Wednesday Grab Bag

It was a very languorous start to the week for me after a nice, long, gorgeous weekend. Although traffic to the blog  is still strong, as a result primarily of the Deloitte “layoff” actions, I was busy with some client work and didn’t write a new post yesterday. 

I did post twice on Labor Day, so take a look at those. I hope you enjoy both.

I do have something in the works on XBRL, but right now it’s not moving me… Too much going on with hurricanes, conventions, Deloitte and other business activities in the background to pull something out of a hat on that one yet. So today’s post will be a mixed bag of news and views.

First, a summary of some of my comments to my Deloitte post on Friday. After a long week of activity, with Deloitters slowly coming to the realization that cuts were happening, my Friday post blew the top off and has generated over 50 comments so far. They kept coming over the Labor Day weekend, so I kept Blackberry close while at the lake so I could get comments and additional information to you on a timely baiss.

I made a few comments during this time and I’d like to repeat them here.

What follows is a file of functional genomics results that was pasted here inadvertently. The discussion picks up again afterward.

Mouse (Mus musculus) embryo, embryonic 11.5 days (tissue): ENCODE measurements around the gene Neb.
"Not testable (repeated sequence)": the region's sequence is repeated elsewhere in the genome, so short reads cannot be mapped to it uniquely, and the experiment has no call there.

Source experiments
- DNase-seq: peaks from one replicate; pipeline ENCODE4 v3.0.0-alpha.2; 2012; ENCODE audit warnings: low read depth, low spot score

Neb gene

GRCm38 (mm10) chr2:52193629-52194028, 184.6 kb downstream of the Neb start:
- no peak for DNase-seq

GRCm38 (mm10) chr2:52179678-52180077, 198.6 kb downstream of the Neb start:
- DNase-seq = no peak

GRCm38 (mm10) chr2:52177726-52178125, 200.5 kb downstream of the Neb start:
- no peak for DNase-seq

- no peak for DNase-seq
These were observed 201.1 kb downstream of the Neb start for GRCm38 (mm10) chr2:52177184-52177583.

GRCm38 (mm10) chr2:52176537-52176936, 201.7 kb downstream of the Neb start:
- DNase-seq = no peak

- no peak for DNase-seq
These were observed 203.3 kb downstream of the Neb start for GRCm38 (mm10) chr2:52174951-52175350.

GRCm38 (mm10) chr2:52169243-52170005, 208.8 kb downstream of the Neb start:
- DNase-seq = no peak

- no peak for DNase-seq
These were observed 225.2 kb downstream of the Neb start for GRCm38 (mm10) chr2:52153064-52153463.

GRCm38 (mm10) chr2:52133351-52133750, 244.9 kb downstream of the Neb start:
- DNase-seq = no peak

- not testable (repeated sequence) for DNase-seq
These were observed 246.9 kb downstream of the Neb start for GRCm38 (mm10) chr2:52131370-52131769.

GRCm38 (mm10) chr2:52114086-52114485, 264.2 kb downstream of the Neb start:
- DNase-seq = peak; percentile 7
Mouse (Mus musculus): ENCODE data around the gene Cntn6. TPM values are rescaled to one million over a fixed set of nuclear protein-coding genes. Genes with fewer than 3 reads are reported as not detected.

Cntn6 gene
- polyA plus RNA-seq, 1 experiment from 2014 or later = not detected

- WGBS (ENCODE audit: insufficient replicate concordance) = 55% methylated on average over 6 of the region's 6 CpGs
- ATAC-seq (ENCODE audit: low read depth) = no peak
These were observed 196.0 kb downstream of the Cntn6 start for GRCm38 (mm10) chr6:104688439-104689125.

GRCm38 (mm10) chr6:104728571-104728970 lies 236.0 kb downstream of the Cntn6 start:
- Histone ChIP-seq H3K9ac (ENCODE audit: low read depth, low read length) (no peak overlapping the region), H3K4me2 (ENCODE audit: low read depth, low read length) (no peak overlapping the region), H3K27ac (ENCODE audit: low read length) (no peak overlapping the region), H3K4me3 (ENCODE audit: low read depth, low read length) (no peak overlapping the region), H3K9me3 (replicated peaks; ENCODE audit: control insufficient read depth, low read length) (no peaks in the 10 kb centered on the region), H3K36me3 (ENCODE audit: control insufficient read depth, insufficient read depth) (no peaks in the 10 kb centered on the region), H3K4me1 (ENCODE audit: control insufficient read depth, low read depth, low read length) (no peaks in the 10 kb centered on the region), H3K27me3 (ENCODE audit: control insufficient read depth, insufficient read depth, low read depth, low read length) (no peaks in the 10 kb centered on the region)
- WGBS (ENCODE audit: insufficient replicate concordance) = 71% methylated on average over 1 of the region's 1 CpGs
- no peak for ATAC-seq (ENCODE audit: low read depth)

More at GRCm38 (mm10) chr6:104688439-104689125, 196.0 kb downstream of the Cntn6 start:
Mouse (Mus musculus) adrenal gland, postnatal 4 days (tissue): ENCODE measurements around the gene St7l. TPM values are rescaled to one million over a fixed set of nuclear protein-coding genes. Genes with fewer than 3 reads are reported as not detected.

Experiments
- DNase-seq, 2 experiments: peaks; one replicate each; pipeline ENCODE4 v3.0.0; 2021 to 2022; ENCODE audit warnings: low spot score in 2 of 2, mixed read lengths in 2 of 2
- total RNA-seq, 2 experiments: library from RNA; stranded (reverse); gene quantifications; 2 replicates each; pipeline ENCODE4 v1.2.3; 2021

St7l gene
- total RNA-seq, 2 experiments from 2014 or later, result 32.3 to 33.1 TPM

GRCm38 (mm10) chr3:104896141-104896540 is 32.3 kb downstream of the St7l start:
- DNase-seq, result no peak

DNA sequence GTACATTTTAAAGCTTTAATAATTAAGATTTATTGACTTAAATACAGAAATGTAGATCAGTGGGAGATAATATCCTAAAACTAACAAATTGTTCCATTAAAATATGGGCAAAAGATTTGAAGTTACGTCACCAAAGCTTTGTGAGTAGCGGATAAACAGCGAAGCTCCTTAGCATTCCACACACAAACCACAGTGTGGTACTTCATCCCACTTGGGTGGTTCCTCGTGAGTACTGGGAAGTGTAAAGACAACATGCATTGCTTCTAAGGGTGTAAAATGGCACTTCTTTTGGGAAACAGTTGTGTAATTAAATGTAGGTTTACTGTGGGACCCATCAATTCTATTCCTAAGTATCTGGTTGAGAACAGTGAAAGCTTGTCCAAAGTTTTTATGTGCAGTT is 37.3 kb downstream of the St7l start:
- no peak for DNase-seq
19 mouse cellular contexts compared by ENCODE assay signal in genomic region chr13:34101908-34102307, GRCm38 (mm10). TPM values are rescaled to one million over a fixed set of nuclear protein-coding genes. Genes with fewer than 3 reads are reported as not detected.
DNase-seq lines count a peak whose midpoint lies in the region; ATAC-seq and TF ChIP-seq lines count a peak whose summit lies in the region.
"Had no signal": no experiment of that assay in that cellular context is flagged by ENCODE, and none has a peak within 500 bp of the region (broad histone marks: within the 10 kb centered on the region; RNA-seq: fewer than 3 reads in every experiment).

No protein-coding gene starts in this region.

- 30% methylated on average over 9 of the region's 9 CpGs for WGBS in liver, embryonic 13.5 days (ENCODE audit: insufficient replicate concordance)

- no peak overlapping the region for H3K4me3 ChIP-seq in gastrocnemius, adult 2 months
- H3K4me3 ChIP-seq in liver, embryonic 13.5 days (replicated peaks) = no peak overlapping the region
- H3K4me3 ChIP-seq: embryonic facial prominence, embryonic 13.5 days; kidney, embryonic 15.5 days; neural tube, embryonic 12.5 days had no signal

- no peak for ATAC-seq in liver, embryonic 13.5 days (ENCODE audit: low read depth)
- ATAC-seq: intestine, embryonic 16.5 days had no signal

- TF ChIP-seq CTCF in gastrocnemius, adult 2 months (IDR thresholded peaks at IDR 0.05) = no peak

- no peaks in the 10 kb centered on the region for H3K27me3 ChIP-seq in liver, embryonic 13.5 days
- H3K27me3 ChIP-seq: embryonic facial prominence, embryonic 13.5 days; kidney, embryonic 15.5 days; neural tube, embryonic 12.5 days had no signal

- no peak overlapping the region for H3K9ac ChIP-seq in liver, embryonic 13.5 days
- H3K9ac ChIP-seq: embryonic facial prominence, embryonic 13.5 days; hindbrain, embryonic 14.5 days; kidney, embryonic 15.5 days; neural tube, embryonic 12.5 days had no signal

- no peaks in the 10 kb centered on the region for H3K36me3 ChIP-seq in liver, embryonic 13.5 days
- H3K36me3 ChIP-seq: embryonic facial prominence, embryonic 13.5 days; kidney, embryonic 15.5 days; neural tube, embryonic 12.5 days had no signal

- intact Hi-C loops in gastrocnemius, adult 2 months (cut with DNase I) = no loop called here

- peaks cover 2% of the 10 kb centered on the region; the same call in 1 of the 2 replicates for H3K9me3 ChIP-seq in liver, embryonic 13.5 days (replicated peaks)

First, regarding the use of the term “layoff”:

Actually, “layoff” is a term that was traditionally used to refer to members of the trades, manufacturing, unionized production workers who were on “layoff” because of seasonal or, hopefully, temporary slowdowns in production. Theoretically, you could get called back to the job when economic conditions improved. Unfortunately, the term is now used liberally and often refers to those terminated or otherwise let go, involuntarily, for any number of reasons,) en masse, with no recourse due to at-will employment laws.

Second,  how this story broke and when we would see more traditional media reporting of it:

It’s a matter of pride but:

I broke this story originally. Last Monday the 25th